Good relationships are evident between the staff and children. All children are happy, relaxed and settle well into the daily routines. Babies bond well with staff and positively respond to the good levels of care shown to them. However, intermittently, staff working with the youngest children do follow robust hygiene procedures and cross-contamination occurs. For example, occasionally, children drink from each other’s cups and staff do not always wash their hands after wiping children’s noses. This impacts on children’s overall well-being.Children of all ages are wonderfully inquisitive as they develop a sense of the world around them. Babies and toddlers enjoy an abundance of sensory experiences. They explore the texture of sand as they fill containers and enjoy making marks with paint. Older children concentrate intently as they use oranges, water and tea bags in the home corner, developing their imaginative skills as they make ’dinner’. Staff talk to them about what they are doing and skilfully ask questions that encourage children’s thinking skills and growing vocabulary.Children behave very well. Staff provide clear and consistent reminders that help children to understand right from wrong. Children show kindness for their friends as they play together. They are beginning to share and take turns and listen well to the instructions given by staff.Children are becoming increasingly secure in managing everyday tasks for themselves, such as hanging up their coats and pouring their own drinks. Staff nurture children’s independence and understand the importance of promoting opportunities for children to develop self-care skills.Partnerships with parents are good, with staff ensuring they keep parents informed about their children’s development and achievements. Opportunities for parents to provide detailed information about children’s starting points in their learning are good. Parents are also encouraged to add information as children progress and develop. Information is shared with parents on a daily basis. Comments from parents are extremely positive. They state that staff are ’warm and friendly’ and that their children thoroughly enjoy attending.The dedicated and passionate manager shows a good commitment to the professional development of her team, encouraging training in all areas. Regular staff meetings and individual supervision sessions play an integral part in the development of the setting. This helps to promote children’s progression. Staff are given the opportunity to feed back to the team about training they have attended and are encouraged to bring new ideas to influence practice.Leaders have an accurate understanding of the strengths and weaknesses of the nursery and are committed to driving further improvement. They stringently monitor children’s progress and this helps to ensure that any additional support for children is swiftly secured. Leaders recognise that further work is needed to ensure that staff fully understand the revised planning systems and implement these correctly.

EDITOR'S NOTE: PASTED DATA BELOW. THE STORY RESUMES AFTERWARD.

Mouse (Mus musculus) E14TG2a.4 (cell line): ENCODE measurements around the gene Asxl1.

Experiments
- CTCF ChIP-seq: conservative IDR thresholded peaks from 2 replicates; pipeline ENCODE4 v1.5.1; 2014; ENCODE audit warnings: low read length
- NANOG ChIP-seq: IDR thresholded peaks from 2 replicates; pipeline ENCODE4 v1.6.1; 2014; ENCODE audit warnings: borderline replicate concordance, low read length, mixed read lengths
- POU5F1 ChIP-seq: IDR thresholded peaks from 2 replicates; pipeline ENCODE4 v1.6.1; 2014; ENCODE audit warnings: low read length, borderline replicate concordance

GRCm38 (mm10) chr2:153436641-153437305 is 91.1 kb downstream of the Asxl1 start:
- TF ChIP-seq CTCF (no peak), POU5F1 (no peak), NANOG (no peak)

The arrangements for safeguarding are effective.Staff have a very clear understanding of their responsibilities in the area of child protection. There are named staff members for safeguarding and detailed procedures are in place. All staff are aware of the procedures to follow should there be any concerns regarding a child’s welfare, and information is readily accessible. All members of staff hold current first-aid certificates, so children are well protected in the event of a minor accident. Robust risk assessments help to ensure that children can play in a safe and secure environment. A wide range of policies and procedures are successfully implemented to further support children’s welfare.
What does the setting need to do to improve?
To further improve the quality of the early years provision, the provider should: further improve hygiene procedures to maximise children’s well-being at all times nembed the recently revised planning systems and ensure that all staff have a sound knowledge and understanding of the new process.